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Restaurant & Food Service Safety

The Food Service Industry experiences the highest number of burns of any employment sector, about 12,000 each year. Cooks, food handlers, kitchen workers, and wait staff are all listed among the top 50 occupations at risk for on-the-job burn injury.

Did you know...

  • The majority of people hospitalized for workplace scald and contact burns are involved in food preparation.
  • Teenagers employed in fast food restaurants as fry cooks are at special risk for burn injuries. During busy periods, inexperience and the pressure of "keeping up" can result in burn injuries.
  • In Deep Frying, hot oil can reach temperatures of 300° to 500°F, making this task a potential high risk for burn injuries.

Burns usually occur when:

  • Work site management has not enforced safety rules
  • Workers ignore safety rules
  • Shortcuts are taken or workers are time-pressured
  • Persons become too familiar with their job and take unnecessary risks
  • Workers are ill, tired or compromised by drugs or alcohol and unable to concentrate.

Workplace burn injuries result from contact with:

  • Hot liquids and steam
  • Hot oil and grease
  • Hot substances such as food or sauces
  • Hot surfaces - stoves, grills, ovens
  • Fires from hot grease or oil
  • Exposed electrical wires or improperly maintained electrical appliances or equipment.

What can you do to protect yourself?

  • Wear protective gloves or mitts when handling hot pots or cooking with hot deep-frying oil.
  • Wear non-skid shoes to prevent slipping on wet or greasy tile floors.
  • Extinguish hot oil/grease fires by sliding a lid over the top of the container. · Never carry or move oil containers when the oil is hot or on fire.
  • Avoid reaching over or across hot surfaces and burners. Use barriers, guards or enclosures to prevent contact with hot surfaces.
  • Read and follow directions for proper use of electrical appliances.

PREVENTION

Burn injuries to workers can result in large losses of time and money, in addition to tremendous pain and suffering.

Management can help prevent burn injuries by increasing worker awareness and making burn safety a key part of job training.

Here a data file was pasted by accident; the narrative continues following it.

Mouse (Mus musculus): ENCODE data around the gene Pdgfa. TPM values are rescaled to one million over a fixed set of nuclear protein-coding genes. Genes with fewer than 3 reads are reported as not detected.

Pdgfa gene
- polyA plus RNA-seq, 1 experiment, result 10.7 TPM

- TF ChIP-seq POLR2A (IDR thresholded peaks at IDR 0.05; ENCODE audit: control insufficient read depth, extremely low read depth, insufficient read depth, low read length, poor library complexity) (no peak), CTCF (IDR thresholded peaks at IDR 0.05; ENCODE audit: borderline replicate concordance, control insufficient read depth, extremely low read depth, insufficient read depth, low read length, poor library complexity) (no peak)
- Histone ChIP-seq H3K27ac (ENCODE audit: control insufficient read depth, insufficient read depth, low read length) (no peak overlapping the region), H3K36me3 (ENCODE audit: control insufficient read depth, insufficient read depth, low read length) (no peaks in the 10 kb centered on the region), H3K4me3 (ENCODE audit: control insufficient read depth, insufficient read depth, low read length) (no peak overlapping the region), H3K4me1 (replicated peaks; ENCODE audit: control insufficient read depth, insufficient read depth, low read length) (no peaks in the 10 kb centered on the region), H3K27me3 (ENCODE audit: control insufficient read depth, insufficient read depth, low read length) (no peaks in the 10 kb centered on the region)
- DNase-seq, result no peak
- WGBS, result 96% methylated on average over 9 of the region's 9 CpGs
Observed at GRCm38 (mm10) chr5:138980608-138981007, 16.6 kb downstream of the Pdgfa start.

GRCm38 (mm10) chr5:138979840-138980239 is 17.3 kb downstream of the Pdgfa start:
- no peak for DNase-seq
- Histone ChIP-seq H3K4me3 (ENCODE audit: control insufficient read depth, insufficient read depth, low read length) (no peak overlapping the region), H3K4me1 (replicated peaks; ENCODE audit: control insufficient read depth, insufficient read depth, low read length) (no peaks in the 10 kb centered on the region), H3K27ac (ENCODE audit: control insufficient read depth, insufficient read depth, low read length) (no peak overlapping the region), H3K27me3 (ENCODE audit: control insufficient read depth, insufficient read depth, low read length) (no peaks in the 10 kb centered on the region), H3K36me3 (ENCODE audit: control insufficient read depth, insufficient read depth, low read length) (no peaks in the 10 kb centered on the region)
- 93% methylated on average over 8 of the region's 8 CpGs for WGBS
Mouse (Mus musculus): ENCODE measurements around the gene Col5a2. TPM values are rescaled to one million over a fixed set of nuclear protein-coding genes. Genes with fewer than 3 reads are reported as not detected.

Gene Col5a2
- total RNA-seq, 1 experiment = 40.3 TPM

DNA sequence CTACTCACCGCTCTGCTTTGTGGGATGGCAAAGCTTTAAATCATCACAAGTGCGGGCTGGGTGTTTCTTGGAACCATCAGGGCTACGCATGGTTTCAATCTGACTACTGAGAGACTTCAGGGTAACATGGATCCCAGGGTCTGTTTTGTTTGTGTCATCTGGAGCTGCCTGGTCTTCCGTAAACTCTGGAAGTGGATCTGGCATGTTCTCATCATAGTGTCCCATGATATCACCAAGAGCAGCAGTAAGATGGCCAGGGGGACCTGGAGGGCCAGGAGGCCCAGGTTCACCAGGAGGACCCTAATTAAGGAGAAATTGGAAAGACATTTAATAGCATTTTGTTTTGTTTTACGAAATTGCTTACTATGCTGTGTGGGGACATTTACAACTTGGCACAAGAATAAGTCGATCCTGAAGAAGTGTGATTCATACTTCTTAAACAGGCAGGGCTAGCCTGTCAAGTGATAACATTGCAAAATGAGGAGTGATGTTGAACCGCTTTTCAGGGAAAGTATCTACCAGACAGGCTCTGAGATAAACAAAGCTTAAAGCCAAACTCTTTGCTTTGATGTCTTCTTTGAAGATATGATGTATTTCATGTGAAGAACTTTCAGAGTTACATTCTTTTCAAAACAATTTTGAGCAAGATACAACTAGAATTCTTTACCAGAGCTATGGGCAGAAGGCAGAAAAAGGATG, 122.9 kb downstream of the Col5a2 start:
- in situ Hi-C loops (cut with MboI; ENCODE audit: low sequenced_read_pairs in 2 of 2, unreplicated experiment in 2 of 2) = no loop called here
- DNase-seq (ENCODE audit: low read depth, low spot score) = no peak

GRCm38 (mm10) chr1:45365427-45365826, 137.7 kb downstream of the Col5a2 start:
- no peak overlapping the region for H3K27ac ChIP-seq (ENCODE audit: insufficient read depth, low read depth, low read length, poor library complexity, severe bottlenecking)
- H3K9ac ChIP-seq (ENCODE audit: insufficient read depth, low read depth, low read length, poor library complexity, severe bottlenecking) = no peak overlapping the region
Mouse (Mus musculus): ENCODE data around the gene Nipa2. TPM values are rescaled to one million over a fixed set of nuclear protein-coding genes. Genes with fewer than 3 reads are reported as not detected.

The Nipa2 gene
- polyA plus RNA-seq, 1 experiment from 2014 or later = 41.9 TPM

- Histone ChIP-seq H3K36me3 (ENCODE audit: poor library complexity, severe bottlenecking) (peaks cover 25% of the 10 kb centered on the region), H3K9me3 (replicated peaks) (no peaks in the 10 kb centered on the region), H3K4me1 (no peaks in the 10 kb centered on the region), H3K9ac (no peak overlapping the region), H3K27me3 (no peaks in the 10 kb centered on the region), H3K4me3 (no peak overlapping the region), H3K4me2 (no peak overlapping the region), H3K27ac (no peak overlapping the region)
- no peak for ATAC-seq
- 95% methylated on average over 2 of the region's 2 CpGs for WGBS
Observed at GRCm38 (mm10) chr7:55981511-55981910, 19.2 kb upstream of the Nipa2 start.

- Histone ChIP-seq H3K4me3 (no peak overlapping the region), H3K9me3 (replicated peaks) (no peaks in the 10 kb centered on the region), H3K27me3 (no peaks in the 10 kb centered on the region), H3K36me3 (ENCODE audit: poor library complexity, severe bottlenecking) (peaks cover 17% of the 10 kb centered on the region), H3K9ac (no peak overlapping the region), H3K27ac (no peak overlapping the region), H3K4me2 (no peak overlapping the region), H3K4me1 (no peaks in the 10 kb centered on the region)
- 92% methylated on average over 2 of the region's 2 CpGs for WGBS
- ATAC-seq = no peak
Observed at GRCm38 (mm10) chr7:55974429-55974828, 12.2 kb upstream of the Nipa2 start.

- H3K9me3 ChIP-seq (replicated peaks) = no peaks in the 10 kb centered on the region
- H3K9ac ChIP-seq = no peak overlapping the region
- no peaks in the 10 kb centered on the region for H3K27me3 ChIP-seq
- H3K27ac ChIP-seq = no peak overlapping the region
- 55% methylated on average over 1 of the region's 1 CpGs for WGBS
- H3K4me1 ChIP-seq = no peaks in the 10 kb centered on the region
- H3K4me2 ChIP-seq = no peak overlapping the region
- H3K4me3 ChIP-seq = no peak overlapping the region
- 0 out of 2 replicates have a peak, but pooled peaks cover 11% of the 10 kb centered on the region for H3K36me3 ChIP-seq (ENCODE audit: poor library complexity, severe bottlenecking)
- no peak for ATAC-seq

Identify:

  • tasks or jobs that are high risk
  • personnel who may be at higher risk
  • times of day when more injuries occur.

Provide warning labels in other languages for non-English speaking employees.

Use unambiguous warning labels and easy to understand pictorial warning labels for non-readers on all hazardous equipment.

In-depth investigation of burn injuries and "near misses" should be conducted promptly to identify contributing factors and to obtain acurate information about the events leading to the incident. Information from these investigations can increase awareness of hazards and provide data for safety training.

Every worker deserves a safe workplace. Unfortunately, injuries do occur by commission and omission. Increase employee awareness of the dangers through thorough orientation and ongoing safety training. Employers should involve employees in planning and conducting safety programs and training.

Hot Issue

 Fire and Burn Prevention, Seniors, Diane

Fire and Burn Prevention for Seniors

The Burn Foundation continues to present an exciting prevention program for senior adults.  The program uses an entertaining DVD and bingo game to teach seniors about safe cooking practices, burn first aid, smoking safety, scald prevention, and other aspects of home fire safety.  Thousands of seniors across the region have participated -  with very positive outcomes.  If you are interested in supporting, volunteering, or learning more about the Senior Program, call (215) 545-3816.


The Burn Foundation Fall, 2012 newsletter has been published!

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